Tuesday, October 25, 2005

Posting Visual Work Instructions

As mentioned in my earlier blog post, we hung our visual work instructions above the work station for each operator resulting in no improvement to our process. The only positive impact was with our customers and some of our management on plant tours thinking they looked great. (another example of looking lean versus being lean).

Save yourself some time and effort, any standard work documentation does not need to be posted above the work station for lean manufacturing. Instead, keep a copy of your documentation accessible at the work station (at ground level). It could be placed in a binder, on a ring, or whatever works in your particular operation. The important thing is to keeping it handy not displayed.

Thanks to Mark Graban at the Lean Manufacturing Blog for stating this point in his comments to my earlier posting.

1 comment:

Graham Cameron said...

Save yourself some time and effort, any standard work documentation does not need to be posted above the work station for lean manufacturing.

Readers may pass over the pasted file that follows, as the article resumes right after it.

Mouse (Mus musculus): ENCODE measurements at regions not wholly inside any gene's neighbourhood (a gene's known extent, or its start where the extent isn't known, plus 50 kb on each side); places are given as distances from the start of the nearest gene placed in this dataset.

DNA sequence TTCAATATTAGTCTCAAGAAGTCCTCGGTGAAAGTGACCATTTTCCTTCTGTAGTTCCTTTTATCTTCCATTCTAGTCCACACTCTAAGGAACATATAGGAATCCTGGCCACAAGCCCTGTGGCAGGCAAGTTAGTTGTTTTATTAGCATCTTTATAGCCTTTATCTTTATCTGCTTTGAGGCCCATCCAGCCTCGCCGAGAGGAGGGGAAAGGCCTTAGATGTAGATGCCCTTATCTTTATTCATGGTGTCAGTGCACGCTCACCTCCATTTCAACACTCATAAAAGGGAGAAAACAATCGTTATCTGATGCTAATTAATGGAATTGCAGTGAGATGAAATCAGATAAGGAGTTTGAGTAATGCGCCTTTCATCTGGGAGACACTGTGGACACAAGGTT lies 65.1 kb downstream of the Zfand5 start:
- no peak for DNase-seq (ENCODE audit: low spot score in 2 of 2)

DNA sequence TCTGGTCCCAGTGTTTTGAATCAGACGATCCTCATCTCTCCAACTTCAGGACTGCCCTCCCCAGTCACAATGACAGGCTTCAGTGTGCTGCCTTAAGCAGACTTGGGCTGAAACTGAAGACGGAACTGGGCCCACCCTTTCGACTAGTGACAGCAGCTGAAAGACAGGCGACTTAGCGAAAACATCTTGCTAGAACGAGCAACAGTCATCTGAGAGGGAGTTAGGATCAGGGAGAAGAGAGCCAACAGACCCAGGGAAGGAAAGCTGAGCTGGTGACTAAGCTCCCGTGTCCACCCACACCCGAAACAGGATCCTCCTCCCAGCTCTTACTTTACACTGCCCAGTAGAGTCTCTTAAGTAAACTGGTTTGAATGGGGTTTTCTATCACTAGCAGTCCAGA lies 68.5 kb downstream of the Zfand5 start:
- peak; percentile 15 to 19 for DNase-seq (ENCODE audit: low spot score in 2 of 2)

I'm sorry but i would have to disagree, the reason for the work instructions is so that they are there when they are needed to be reviewed. Instructions that are up and in place means that they are easy to glance at as and when required. Instructions in a folder require you to remove that folder, find a place to hold it, leaf through it and then either memorise the instructions or carry out the instructions with one hand whilst the other holds the instructions.

The reason why you saw no benefit is because there was no need to refer to the instructions at that time.

(i'm months behind here but i've just caught on to reading through your interesting blog)